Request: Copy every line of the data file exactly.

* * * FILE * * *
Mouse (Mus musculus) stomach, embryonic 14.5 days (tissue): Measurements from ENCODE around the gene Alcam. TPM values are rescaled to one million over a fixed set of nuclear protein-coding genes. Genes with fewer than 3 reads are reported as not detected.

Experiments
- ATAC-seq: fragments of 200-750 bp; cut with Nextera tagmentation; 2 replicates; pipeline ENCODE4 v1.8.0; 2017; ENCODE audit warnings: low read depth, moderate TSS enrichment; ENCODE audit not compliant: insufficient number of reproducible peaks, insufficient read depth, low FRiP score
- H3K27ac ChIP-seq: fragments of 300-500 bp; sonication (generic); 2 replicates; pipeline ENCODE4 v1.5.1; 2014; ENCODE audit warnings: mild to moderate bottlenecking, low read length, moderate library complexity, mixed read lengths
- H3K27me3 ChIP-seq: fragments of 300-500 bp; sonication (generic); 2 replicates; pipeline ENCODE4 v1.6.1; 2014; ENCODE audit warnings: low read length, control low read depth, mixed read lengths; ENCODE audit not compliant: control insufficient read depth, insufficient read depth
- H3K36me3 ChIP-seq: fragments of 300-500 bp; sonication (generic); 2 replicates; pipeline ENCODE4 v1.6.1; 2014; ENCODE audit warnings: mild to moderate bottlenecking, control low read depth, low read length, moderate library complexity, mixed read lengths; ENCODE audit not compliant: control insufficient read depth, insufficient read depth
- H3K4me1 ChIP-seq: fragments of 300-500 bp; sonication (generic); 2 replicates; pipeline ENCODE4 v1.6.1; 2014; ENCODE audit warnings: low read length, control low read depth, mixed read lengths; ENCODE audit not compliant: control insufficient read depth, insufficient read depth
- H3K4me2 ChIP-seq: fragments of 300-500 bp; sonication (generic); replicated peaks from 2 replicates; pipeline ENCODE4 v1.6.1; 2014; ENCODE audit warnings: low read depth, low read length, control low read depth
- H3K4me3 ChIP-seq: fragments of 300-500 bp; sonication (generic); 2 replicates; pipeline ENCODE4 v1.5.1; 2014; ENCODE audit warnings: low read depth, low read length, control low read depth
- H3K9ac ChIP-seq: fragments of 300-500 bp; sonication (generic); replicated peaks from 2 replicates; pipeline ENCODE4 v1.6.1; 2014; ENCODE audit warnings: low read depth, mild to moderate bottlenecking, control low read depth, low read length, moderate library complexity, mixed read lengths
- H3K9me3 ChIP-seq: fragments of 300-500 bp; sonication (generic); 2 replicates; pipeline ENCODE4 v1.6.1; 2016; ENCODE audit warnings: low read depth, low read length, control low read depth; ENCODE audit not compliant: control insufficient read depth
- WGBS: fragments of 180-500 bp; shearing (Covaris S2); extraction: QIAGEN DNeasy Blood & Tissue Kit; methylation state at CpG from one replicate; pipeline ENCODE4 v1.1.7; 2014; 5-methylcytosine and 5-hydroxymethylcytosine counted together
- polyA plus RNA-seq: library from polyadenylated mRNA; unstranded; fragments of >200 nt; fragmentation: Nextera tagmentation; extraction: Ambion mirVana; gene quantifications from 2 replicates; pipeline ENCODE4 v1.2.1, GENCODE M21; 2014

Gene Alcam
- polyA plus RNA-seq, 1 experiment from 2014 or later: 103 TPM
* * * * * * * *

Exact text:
Mouse (Mus musculus) stomach, embryonic 14.5 days (tissue): Measurements from ENCODE around the gene Alcam. TPM values are rescaled to one million over a fixed set of nuclear protein-coding genes. Genes with fewer than 3 reads are reported as not detected.

Experiments
- ATAC-seq: fragments of 200-750 bp; cut with Nextera tagmentation; 2 replicates; pipeline ENCODE4 v1.8.0; 2017; ENCODE audit warnings: low read depth, moderate TSS enrichment; ENCODE audit not compliant: insufficient number of reproducible peaks, insufficient read depth, low FRiP score
- H3K27ac ChIP-seq: fragments of 300-500 bp; sonication (generic); 2 replicates; pipeline ENCODE4 v1.5.1; 2014; ENCODE audit warnings: mild to moderate bottlenecking, low read length, moderate library complexity, mixed read lengths
- H3K27me3 ChIP-seq: fragments of 300-500 bp; sonication (generic); 2 replicates; pipeline ENCODE4 v1.6.1; 2014; ENCODE audit warnings: low read length, control low read depth, mixed read lengths; ENCODE audit not compliant: control insufficient read depth, insufficient read depth
- H3K36me3 ChIP-seq: fragments of 300-500 bp; sonication (generic); 2 replicates; pipeline ENCODE4 v1.6.1; 2014; ENCODE audit warnings: mild to moderate bottlenecking, control low read depth, low read length, moderate library complexity, mixed read lengths; ENCODE audit not compliant: control insufficient read depth, insufficient read depth
- H3K4me1 ChIP-seq: fragments of 300-500 bp; sonication (generic); 2 replicates; pipeline ENCODE4 v1.6.1; 2014; ENCODE audit warnings: low read length, control low read depth, mixed read lengths; ENCODE audit not compliant: control insufficient read depth, insufficient read depth
- H3K4me2 ChIP-seq: fragments of 300-500 bp; sonication (generic); replicated peaks from 2 replicates; pipeline ENCODE4 v1.6.1; 2014; ENCODE audit warnings: low read depth, low read length, control low read depth
- H3K4me3 ChIP-seq: fragments of 300-500 bp; sonication (generic); 2 replicates; pipeline ENCODE4 v1.5.1; 2014; ENCODE audit warnings: low read depth, low read length, control low read depth
- H3K9ac ChIP-seq: fragments of 300-500 bp; sonication (generic); replicated peaks from 2 replicates; pipeline ENCODE4 v1.6.1; 2014; ENCODE audit warnings: low read depth, mild to moderate bottlenecking, control low read depth, low read length, moderate library complexity, mixed read lengths
- H3K9me3 ChIP-seq: fragments of 300-500 bp; sonication (generic); 2 replicates; pipeline ENCODE4 v1.6.1; 2016; ENCODE audit warnings: low read depth, low read length, control low read depth; ENCODE audit not compliant: control insufficient read depth
- WGBS: fragments of 180-500 bp; shearing (Covaris S2); extraction: QIAGEN DNeasy Blood & Tissue Kit; methylation state at CpG from one replicate; pipeline ENCODE4 v1.1.7; 2014; 5-methylcytosine and 5-hydroxymethylcytosine counted together
- polyA plus RNA-seq: library from polyadenylated mRNA; unstranded; fragments of >200 nt; fragmentation: Nextera tagmentation; extraction: Ambion mirVana; gene quantifications from 2 replicates; pipeline ENCODE4 v1.2.1, GENCODE M21; 2014

Gene Alcam
- polyA plus RNA-seq, 1 experiment from 2014 or later: 103 TPM